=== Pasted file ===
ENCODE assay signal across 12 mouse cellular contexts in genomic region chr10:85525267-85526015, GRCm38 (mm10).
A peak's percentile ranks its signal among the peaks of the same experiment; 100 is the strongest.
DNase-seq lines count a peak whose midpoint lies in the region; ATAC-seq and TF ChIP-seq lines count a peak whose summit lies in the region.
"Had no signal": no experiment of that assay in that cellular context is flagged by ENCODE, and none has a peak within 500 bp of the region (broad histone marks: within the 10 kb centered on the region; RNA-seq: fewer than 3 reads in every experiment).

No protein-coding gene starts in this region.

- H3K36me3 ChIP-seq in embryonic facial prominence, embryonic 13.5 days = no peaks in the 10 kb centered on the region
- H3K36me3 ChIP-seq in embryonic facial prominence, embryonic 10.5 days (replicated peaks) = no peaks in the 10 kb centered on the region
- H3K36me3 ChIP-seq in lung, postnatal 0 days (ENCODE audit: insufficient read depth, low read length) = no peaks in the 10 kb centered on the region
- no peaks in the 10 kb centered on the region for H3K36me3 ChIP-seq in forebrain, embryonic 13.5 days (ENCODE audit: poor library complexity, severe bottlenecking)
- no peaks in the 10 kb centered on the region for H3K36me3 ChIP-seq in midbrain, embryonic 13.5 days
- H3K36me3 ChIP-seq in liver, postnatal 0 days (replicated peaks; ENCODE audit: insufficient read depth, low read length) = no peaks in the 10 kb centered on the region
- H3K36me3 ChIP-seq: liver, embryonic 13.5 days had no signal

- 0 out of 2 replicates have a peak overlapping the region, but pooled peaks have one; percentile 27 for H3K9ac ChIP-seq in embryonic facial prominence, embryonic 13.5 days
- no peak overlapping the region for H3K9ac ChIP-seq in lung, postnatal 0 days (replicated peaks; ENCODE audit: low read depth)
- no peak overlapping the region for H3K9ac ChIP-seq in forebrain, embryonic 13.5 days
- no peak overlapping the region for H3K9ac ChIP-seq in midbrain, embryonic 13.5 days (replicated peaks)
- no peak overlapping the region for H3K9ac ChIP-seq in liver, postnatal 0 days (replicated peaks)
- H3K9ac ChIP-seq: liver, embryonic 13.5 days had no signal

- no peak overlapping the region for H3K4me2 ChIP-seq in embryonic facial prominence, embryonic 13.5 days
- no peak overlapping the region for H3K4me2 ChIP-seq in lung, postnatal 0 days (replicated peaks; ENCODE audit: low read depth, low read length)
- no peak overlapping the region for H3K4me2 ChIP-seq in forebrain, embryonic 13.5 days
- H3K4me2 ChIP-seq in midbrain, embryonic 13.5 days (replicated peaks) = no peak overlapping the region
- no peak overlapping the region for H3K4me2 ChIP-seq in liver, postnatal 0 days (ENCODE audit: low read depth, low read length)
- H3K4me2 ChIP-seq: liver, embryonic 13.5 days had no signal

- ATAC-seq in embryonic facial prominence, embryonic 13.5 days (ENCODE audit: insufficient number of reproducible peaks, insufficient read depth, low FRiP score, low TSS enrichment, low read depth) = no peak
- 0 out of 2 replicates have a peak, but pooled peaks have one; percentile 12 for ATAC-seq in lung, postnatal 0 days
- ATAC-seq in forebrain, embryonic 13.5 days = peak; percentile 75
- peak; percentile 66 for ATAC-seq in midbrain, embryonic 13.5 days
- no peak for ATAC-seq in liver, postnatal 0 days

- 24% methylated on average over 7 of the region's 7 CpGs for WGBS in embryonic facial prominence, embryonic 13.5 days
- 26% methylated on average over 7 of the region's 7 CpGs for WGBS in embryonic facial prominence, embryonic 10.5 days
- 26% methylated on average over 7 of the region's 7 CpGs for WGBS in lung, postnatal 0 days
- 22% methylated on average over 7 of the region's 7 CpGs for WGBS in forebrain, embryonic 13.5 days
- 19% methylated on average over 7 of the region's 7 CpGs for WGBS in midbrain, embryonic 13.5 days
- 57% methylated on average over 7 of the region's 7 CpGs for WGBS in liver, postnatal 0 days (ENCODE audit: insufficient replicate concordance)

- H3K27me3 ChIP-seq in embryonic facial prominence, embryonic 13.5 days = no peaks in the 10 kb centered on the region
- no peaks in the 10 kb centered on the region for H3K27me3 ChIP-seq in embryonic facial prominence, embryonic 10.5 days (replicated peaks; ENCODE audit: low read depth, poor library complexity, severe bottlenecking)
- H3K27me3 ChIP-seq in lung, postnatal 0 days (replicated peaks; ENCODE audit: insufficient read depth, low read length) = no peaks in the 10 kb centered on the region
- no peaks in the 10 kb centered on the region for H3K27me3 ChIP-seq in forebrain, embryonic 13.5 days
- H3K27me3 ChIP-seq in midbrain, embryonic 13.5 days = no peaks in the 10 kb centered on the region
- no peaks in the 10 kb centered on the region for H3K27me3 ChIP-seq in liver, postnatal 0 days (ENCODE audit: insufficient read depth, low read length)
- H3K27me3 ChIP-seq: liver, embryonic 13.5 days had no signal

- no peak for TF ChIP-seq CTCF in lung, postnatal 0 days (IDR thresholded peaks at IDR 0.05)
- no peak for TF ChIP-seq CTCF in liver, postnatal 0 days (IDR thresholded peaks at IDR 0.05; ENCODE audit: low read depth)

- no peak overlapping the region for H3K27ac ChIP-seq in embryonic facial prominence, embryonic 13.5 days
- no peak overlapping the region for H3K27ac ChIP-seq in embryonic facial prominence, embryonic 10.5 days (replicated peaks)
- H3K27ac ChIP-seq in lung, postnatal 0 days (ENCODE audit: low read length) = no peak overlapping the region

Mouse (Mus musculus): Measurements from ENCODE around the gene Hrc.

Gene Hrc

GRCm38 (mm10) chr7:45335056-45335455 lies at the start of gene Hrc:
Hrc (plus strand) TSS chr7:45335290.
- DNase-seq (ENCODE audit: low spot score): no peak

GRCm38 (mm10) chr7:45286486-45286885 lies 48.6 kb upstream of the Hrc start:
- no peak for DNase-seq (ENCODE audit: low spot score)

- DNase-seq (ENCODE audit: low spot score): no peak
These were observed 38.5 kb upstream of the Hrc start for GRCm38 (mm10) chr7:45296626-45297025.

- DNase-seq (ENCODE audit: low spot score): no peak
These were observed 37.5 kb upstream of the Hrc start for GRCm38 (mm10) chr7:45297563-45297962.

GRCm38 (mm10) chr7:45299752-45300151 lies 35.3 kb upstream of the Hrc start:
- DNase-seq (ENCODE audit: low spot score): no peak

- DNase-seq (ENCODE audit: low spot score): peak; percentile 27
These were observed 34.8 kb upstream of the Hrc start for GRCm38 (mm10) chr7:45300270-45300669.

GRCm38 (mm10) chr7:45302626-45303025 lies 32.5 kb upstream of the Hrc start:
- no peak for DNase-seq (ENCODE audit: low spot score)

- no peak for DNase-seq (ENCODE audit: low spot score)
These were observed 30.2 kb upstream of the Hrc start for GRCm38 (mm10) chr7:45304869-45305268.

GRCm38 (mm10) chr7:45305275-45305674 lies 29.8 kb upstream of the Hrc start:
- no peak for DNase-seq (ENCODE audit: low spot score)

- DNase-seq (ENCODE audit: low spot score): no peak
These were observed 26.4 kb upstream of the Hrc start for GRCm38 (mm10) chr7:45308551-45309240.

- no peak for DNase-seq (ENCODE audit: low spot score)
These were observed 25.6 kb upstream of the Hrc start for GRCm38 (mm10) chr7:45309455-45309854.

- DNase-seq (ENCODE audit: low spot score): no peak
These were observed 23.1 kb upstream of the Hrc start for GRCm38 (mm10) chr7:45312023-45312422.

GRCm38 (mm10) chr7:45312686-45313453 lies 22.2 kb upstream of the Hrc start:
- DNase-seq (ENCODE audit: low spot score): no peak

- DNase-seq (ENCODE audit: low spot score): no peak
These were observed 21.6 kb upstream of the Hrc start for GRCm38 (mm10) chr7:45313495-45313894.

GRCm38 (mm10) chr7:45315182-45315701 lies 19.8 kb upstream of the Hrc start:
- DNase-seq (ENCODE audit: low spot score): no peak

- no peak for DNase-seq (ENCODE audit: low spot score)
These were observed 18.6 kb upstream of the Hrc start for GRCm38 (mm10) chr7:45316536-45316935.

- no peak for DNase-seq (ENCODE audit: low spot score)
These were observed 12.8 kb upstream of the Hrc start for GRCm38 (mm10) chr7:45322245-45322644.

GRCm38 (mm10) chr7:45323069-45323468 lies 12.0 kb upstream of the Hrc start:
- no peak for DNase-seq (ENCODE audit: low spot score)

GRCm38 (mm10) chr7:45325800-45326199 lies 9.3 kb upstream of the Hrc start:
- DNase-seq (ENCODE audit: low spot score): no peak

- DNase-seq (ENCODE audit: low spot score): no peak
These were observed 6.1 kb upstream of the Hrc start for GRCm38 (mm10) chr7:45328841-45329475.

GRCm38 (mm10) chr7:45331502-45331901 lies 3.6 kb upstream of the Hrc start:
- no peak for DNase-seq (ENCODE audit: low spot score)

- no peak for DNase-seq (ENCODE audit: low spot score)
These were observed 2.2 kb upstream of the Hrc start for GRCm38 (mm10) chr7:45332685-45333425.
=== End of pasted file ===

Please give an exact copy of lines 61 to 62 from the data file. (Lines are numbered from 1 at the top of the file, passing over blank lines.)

- DNase-seq (ENCODE audit: low spot score): peak; percentile 27
These were observed 34.8 kb upstream of the Hrc start for GRCm38 (mm10) chr7:45300270-45300669.